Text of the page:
MSU Coaching Legend Bessone Dead at 93
CHN Staff Report
Amo Bessone, who spent 28 years as the head coach of the Michigan State hockey and guided the Spartans to the 1966 NCAA title, has passed away in New Mexico. Bessone was 93.
"I'm saddened by Amo's passing for sure, but I was thrilled to know him as a young coach and continue that relationship as I joined the Michigan State program," Michigan State head coach Rick Comley said. "Amo is part of that group of coaches who made NCAA hockey what it is today ... he, Murray Armstrong (Denver), John MacInnes (Michigan Tech), John Mariucci (Minnesota). He also impacted the Michigan State program in so many ways, not the least of which is a commitment to being involved in the community, which continues today. He is a legend, and he will be missed."
Former Michigan State coach Ron Mason said, "This is a big loss for all of us connected to him. Our thoughts go out to his family, and we are all greatly saddened by this loss. He is the true father of MSU hockey — he built this program, making the best of what he had when he first got here. Even after he left, he continued to support it after he retired."
His 1966 "Cinderella Spartans" won the National Championship in Minneapolis, defeating Clarkson, 6-1 in the title game. At midseason, MSU owned a 4-9 record, but began to jell in the second half going 12-4 in its final 16 games, defeating both Michigan and Michigan Tech in the playoffs to advance to the Frozen Four. He brought the Spartans back to the Frozen Four in 1967 and finished third; MSU had been the runners-up in 1959 (losing to North Dakota in overtime in the championship game).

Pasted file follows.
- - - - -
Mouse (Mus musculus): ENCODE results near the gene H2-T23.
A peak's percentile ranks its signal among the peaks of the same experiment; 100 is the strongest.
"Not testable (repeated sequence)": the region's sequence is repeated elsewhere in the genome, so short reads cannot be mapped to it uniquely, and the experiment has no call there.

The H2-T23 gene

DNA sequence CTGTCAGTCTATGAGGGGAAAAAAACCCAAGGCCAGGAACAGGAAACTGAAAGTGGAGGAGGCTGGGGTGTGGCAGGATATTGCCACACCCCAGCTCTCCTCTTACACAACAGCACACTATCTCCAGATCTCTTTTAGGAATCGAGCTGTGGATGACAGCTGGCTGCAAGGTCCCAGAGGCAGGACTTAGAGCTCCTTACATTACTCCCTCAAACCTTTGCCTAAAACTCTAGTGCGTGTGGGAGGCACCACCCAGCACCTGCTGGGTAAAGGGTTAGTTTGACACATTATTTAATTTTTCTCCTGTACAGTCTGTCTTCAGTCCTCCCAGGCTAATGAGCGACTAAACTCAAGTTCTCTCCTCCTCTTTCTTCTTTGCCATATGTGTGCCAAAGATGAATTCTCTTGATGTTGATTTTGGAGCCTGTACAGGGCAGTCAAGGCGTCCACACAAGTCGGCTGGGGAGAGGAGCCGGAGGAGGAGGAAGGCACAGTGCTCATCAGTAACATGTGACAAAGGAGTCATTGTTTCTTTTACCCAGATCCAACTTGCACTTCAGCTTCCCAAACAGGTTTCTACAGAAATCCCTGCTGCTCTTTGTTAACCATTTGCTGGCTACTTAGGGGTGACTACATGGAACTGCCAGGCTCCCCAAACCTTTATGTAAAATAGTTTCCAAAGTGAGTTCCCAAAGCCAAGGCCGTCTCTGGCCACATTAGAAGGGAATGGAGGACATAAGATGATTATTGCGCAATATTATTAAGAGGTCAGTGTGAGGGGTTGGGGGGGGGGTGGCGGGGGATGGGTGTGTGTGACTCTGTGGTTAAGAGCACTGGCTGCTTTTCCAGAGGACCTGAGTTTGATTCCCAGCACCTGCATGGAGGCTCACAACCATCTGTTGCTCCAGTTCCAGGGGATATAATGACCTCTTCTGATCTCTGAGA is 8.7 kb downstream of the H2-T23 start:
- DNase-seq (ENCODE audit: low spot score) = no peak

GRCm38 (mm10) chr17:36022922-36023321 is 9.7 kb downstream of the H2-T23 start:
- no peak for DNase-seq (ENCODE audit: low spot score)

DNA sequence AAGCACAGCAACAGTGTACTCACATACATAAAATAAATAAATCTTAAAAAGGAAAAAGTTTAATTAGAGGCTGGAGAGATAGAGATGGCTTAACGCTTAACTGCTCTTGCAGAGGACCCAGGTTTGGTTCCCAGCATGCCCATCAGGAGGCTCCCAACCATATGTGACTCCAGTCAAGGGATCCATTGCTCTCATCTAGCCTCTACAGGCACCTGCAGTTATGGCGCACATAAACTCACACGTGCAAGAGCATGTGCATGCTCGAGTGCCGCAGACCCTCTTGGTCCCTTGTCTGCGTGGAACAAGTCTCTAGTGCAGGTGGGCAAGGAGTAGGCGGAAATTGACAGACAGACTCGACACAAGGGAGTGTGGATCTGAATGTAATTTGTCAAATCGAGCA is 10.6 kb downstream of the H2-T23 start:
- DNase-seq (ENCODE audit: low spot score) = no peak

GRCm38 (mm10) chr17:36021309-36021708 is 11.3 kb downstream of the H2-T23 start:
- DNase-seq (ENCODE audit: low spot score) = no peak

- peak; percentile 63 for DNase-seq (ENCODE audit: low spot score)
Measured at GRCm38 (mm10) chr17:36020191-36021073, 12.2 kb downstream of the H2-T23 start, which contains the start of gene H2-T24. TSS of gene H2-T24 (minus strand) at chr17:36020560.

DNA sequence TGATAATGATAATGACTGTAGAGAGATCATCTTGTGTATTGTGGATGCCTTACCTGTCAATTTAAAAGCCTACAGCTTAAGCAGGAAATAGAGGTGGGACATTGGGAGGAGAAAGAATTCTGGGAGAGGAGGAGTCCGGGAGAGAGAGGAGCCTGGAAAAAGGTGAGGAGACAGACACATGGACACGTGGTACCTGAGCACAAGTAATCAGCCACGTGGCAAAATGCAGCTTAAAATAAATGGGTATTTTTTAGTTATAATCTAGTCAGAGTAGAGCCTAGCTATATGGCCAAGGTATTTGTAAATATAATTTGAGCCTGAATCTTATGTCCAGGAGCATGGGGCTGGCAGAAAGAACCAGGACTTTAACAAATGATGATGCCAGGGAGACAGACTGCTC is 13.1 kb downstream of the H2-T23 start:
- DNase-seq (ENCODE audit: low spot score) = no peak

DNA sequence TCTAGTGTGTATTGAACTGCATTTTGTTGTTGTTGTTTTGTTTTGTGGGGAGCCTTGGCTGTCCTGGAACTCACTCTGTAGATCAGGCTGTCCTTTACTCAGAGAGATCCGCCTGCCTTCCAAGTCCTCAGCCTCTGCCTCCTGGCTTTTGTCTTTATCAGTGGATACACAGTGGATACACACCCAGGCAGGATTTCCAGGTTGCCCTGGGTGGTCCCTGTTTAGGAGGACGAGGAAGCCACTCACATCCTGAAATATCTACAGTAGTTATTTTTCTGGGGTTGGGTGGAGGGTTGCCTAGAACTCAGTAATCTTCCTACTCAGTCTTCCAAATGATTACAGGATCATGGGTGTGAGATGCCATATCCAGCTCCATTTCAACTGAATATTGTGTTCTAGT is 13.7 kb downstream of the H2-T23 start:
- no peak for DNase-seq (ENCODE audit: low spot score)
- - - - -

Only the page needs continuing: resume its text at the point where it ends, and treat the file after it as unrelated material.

Bessone coached 814 games behind the Michigan State bench, second only to Ron Mason (974). Bessone was Michigan State's longest-tenured hockey coach and was instrumental in building the Spartan hockey program, progressing from a 7-13 record in his first season (1951-52) to four consecutive campaigns with 20 or more wins (1973-76). He tutored 12 All-Americans and three Olympians (Weldon Olson, Gene Grazia and Doug Volmar). He retired after the 1978-79 season with a career record of 367-427-20 at Michigan State, with Big Ten titles in 1966-67, 1970-71 and 1975-76 (outright), and tying for the title in 1972-73.
One hallmark of Bessone's tenure was giving back to the community, a tradition and responsibility that continues to this day within the walls of Munn Ice Arena. Bessone is credited with helping the Greater Lansing Amateur Hockey Association (GLAHA) get off the ground — he donated used Michigan State equipment in addition to encouraging his varsity players to help coach in the youth hockey circuit. GLAHA started with three players in 1953 and by Bessone's retirement from coaching in 1979, the organization boasted 450 players. Today, GLAHA has 23 teams for boys and girls from mites to midgets.
Bessone was born Nov. 22, 1916 on Cape Cod and raised in West Springfield, Mass. He attended West Springfield High School then later played at Hebron Academy and the Kent Hills School in Maine. He earned his undergraduate degree at University of Illinois in 1943, where he lettered in baseball in addition to hockey. He moved onto an AHL career, but that was cut short due to his service in World War II. He began his coaching career at Westfield (Mass.) High in 1946, and made his move into the college ranks at Michigan Tech two years later. He spent three seasons at the helm of the Huskies program (1948-51) before signing on at Michigan State in the fall of 1951.
In 1992, Bessone was inducted into the U.S. Hockey Hall of Fame as well as Michigan State's Hall of Fame.